September 6, 2012
Resident Fantasy Genius
Last week, I discussed how little a fantasy squad’s ERA and WHIP is likely to move at this point in the season. Because of how many innings teams have already logged and how few will be logged between now and October 3 (both at the team and individual player level), it would take a lot to move the chains very far. I closed out the article noting how this can create some interesting strategic considerations, most prominently the decision to… gasp… chase wins.
“Don’t chase wins” has become a cliché in the fantasy community, something every good player knows is fantasy suicide. Except it’s not. This cliché was born, in part, from the sabermetric movement in general—you know, the one that says wins are a terrible gauge of a pitcher’s value. While this is generally true (at least in the sense that there are better gauges of pitcher value out there), it doesn’t have anything to do with fantasy baseball. Regardless of the utility of wins to judge a pitcher’s talent, we use it as a category in fantasy baseball. End of story. The link should end there. Yet, a lot of that stigma has carried over to the fantasy world.
Of course, the advent of this adage can also be attributed to the inherent variability of wins. Wins are harder to predict than ERA and harder still than strikeouts, so much so that many pundits will tell you to forget about wins all together, to just draft skills—implying that wins are wholly unpredictable. Except they’re not. ‘High variability’ just means that there is a larger spectrum of possible outcomes, but the mean expectation doesn’t change.
Hopefully you haven’t found yourself in a close race for wins, as your final position will be determined in large part by luck, but if you have, there are ways to improve your chances of collecting points while others are shrugging their shoulders, throwing up their hands, and calling it a day. Today, I’ll go over some of these considerations.
Wins are largely a numbers game
Just because you’re chasing wins doesn’t mean you’re playing roulette. There are ways to stack the odds in your favor. There are ways to chase wins intelligently, and this is the easiest one. The owner who is trotting out a full staff of nine starting pitchers is going to be a heavy favorite to accumulate more wins than the guy who is slogging along with six starters, a couple closers, and a middle reliever. And because of what we know about the relative immovability of ERA and WHIP at this point in the year, you can afford to risk a couple of clunker outings for the prospect of cheap wins. You want to know who I’m starting in Tout Wars right now? Anibal Sanchez, Mike Fiers… hey, they’re pretty good, Derek… wait for it, dear reader… Fernando Abad, Joe Kelly, Casey Kelly, and Wily Peralta, with Justin Germano on my bench, ready for duty at a moment’s notice.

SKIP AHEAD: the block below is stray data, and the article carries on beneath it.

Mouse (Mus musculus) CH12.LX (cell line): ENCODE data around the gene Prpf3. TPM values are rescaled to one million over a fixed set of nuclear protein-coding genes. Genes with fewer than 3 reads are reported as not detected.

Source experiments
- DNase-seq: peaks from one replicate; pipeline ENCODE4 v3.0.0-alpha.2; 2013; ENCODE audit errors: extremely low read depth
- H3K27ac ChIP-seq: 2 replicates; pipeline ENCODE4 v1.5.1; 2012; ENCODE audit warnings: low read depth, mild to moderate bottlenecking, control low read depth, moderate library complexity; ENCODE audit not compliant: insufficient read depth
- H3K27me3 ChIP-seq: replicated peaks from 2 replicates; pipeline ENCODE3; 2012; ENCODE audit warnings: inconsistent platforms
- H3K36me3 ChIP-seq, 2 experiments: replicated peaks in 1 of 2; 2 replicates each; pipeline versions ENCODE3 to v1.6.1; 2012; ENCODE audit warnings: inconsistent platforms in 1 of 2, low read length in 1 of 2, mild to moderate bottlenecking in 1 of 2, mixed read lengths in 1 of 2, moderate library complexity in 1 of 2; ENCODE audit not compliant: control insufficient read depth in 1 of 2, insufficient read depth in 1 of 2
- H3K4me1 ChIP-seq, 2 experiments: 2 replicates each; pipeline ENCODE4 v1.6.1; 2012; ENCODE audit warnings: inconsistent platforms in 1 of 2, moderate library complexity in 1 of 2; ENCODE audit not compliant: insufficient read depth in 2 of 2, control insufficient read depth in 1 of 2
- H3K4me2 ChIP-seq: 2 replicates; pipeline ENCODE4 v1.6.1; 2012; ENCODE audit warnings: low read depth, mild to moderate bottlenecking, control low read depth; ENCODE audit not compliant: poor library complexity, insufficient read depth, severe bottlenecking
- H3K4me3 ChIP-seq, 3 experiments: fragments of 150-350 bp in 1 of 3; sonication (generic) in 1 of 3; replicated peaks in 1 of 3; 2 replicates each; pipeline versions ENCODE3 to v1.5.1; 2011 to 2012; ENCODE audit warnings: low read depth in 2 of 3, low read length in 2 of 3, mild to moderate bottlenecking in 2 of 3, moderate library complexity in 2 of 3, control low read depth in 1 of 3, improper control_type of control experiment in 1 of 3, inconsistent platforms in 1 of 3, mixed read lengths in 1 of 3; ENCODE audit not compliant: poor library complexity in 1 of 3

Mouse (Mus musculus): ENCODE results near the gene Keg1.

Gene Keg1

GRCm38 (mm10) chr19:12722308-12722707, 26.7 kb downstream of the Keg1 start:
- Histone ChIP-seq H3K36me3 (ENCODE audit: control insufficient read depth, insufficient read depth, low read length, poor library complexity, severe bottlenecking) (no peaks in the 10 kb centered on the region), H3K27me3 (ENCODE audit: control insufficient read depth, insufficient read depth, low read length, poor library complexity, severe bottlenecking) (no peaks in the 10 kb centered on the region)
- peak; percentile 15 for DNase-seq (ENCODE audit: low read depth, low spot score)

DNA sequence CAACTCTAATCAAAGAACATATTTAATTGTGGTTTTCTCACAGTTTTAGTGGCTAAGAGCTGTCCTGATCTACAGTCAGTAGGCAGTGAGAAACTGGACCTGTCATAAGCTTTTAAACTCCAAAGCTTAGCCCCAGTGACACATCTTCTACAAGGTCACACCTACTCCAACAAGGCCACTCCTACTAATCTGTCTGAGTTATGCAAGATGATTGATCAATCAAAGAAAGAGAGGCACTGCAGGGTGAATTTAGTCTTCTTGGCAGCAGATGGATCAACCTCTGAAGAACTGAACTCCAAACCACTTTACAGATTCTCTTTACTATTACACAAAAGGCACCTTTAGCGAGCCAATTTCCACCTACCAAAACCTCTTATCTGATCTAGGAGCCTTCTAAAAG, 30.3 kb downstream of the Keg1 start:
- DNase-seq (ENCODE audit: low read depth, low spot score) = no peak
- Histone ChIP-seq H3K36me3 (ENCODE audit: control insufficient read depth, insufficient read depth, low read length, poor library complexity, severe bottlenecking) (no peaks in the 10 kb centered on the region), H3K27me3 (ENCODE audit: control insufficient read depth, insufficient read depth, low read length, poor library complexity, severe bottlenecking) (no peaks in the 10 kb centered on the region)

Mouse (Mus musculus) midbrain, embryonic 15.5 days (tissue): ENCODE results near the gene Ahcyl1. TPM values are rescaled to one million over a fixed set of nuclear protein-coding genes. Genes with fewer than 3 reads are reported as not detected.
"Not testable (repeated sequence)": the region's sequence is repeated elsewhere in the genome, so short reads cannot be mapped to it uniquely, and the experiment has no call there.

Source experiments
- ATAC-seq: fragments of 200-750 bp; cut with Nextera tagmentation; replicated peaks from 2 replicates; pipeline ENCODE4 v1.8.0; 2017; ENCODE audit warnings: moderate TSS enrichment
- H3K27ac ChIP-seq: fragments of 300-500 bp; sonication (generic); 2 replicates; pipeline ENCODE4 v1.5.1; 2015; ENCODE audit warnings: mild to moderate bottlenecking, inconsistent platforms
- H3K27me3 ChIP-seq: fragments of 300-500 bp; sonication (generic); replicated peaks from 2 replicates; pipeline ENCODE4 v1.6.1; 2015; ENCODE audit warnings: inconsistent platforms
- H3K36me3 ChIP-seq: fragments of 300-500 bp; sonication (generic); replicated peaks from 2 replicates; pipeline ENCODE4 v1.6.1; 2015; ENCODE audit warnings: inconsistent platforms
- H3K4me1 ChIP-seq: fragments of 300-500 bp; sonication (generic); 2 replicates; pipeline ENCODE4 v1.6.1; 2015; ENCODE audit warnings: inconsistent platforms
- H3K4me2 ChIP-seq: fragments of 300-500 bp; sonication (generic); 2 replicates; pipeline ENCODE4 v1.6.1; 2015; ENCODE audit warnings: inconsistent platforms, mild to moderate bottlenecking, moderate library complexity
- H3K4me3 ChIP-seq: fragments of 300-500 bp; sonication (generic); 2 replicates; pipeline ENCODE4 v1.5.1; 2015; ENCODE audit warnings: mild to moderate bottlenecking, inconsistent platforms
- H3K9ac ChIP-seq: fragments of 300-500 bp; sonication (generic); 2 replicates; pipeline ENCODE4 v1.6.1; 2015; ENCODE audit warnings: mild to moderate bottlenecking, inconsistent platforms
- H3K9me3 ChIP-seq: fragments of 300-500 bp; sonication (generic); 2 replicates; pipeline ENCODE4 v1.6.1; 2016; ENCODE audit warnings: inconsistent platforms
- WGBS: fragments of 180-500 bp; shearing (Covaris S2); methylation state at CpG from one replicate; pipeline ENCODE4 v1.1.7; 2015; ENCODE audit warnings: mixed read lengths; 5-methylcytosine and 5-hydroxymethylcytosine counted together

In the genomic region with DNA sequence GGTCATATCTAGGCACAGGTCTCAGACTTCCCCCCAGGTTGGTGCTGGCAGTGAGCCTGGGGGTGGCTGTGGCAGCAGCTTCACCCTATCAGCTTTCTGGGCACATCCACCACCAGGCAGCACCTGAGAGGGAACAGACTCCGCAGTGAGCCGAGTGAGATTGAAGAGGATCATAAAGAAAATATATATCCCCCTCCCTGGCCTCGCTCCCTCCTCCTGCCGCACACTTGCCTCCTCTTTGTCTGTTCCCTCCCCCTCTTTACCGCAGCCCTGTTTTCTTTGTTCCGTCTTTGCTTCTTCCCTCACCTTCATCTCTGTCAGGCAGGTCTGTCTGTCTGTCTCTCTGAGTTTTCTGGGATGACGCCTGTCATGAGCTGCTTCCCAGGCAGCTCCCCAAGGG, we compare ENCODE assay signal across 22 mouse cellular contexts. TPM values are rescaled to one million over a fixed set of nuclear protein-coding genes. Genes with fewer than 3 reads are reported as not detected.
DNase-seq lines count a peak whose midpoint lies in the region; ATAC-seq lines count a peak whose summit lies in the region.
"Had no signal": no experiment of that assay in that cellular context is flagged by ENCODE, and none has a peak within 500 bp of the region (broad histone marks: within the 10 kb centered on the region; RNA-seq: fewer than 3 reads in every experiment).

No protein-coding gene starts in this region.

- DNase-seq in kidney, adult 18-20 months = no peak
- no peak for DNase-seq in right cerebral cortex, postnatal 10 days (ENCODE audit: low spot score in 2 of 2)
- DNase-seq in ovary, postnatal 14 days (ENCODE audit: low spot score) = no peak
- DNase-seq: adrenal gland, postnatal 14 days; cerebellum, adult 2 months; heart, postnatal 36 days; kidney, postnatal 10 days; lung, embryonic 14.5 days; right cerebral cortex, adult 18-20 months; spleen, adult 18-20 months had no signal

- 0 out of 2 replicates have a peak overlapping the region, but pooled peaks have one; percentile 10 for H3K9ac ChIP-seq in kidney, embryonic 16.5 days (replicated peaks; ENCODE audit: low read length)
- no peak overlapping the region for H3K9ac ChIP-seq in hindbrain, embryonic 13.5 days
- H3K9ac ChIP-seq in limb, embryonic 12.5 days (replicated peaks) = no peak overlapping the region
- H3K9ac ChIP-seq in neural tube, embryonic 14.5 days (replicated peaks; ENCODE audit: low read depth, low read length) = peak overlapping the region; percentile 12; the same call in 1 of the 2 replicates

Relievers collect wins too
If the prospect of relying on mediocre starters for wins hasn’t scared you away yet, let me give it another shot: use relievers… no, no, relax, take a breath, breathe, I’m not done… in certain situations. Most notably, use relievers in leagues that have innings caps when you know you’re going to reach the cap. My research has shown that an elite set-up man effectively becomes a 15-win pitcher on a per-inning basis. Take advantage of the fact that Jason Grilli and Mike Adams are freely available on waivers. You won’t even have to hurt your ERA like you would when you start Abad and he gives up five runs in four innings. Grrr…
Consider Skills and Context
While the “chase skills, not wins” platitude is a bit misguided (or at least simplistic), it’s not as if skills are unimportant. All else equal, a good pitcher will win more games than a bad pitcher. Also consider context. A pitcher with a good offense will win more games than a pitcher with a poor offense. A pitcher facing the Astros is more likely to win than a pitcher facing the Yankees. All of these things are important. I wrote an article that took a cursory look at how some of these things factor into pitcher wins last year that might be useful to go over.
Do your homework
It sounds simple, but by merely running a few numbers to project out the rest of the season under various circumstances, you’re going to give yourself a big advantage. It will help you plan how many starting pitchers you should use, how good they’ll have to be, and may even prevent you from going overboard with the use of Abad types (or let you know that it’s okay to use a few more).
Happy win-chasing, readers!